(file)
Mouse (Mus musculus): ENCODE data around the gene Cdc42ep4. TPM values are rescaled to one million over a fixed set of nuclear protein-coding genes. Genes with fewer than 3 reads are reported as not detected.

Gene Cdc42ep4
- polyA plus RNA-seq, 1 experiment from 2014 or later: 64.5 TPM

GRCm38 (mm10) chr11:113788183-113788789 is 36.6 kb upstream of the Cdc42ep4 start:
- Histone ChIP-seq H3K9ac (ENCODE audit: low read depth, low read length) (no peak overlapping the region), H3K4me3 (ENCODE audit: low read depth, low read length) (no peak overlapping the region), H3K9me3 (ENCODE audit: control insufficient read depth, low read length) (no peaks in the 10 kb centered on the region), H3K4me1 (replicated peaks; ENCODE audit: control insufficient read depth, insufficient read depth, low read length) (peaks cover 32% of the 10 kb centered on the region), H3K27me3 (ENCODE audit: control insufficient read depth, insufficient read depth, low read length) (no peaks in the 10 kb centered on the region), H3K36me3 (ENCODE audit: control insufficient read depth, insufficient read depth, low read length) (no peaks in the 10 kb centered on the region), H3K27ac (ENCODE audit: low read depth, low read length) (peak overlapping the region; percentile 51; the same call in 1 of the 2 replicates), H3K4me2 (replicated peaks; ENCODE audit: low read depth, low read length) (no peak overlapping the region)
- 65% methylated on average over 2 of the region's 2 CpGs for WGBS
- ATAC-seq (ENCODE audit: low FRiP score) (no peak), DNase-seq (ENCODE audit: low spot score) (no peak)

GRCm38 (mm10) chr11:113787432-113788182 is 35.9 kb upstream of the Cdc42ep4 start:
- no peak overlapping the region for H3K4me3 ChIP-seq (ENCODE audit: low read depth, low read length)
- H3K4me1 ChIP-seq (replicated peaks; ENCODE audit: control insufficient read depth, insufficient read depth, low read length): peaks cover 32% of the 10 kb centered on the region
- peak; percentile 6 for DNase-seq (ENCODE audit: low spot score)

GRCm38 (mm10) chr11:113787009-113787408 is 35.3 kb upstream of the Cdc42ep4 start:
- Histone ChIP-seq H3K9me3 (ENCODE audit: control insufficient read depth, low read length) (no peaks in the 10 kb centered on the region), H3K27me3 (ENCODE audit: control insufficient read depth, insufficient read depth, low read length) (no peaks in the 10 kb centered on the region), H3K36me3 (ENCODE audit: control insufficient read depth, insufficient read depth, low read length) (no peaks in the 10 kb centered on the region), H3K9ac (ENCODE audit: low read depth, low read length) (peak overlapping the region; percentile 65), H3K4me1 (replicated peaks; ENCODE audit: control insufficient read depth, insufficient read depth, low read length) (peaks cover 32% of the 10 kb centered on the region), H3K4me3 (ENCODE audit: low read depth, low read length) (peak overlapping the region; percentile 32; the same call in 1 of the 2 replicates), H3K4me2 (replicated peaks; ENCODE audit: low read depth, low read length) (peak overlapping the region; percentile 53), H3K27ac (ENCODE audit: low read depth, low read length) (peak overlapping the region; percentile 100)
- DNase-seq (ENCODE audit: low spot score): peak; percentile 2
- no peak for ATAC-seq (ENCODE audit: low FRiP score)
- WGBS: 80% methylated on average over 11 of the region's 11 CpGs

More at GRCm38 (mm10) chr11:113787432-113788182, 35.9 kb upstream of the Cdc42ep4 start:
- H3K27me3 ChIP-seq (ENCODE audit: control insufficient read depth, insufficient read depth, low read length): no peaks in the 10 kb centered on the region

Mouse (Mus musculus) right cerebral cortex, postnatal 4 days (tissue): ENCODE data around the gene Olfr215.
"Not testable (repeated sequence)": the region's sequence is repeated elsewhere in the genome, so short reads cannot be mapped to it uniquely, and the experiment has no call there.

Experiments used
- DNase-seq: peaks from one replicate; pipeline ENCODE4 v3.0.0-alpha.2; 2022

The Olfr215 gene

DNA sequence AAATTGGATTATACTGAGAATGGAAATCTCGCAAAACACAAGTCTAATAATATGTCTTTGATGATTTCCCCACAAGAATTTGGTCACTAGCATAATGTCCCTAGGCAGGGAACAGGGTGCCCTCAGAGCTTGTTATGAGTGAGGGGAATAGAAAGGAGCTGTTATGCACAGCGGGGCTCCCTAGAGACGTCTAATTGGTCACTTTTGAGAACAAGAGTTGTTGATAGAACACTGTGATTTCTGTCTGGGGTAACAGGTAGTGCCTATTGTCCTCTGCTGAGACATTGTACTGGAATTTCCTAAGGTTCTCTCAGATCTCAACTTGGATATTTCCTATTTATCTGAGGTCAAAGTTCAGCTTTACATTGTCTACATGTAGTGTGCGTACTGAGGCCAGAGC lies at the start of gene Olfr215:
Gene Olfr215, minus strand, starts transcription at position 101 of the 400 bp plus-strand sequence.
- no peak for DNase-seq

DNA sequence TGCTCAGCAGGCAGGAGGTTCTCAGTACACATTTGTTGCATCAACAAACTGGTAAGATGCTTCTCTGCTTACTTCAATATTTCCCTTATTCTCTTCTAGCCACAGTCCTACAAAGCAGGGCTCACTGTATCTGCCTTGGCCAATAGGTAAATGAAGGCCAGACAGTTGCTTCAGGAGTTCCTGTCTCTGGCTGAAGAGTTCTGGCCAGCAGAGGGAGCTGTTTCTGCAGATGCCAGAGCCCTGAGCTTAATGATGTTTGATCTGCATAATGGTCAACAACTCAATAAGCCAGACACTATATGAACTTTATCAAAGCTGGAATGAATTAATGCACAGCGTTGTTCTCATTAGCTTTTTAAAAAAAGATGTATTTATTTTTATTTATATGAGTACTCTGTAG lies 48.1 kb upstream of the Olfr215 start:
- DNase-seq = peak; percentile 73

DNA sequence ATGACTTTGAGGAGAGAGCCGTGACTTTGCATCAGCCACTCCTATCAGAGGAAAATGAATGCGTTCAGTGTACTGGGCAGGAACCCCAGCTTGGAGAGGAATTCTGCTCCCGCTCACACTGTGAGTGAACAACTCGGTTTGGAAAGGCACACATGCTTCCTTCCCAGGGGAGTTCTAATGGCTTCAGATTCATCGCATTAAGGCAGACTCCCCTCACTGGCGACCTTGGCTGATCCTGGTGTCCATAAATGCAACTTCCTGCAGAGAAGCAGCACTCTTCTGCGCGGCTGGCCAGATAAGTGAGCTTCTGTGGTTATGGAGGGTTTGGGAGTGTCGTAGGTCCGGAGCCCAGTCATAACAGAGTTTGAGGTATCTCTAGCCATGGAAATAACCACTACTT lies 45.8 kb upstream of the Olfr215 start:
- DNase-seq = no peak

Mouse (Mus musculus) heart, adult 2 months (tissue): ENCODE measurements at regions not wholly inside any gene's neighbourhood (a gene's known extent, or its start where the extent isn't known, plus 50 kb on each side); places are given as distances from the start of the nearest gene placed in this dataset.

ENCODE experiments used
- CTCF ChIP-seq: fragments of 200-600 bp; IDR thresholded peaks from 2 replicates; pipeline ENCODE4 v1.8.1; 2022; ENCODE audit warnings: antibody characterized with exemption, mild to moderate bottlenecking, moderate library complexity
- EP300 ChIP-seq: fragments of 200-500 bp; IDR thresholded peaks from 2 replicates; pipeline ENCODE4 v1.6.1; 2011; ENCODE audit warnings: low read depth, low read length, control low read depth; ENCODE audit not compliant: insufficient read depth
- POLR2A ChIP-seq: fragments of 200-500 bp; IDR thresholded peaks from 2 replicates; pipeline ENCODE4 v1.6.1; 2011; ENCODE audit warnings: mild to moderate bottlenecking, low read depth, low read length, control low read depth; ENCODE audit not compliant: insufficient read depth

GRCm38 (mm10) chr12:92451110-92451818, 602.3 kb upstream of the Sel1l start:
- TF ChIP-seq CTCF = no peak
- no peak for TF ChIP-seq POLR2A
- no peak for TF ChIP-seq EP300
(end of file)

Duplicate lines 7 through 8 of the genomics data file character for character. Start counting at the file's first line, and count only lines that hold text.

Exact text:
- ATAC-seq (ENCODE audit: low FRiP score) (no peak), DNase-seq (ENCODE audit: low spot score) (no peak)

GRCm38 (mm10) chr11:113787432-113788182 is 35.9 kb upstream of the Cdc42ep4 start: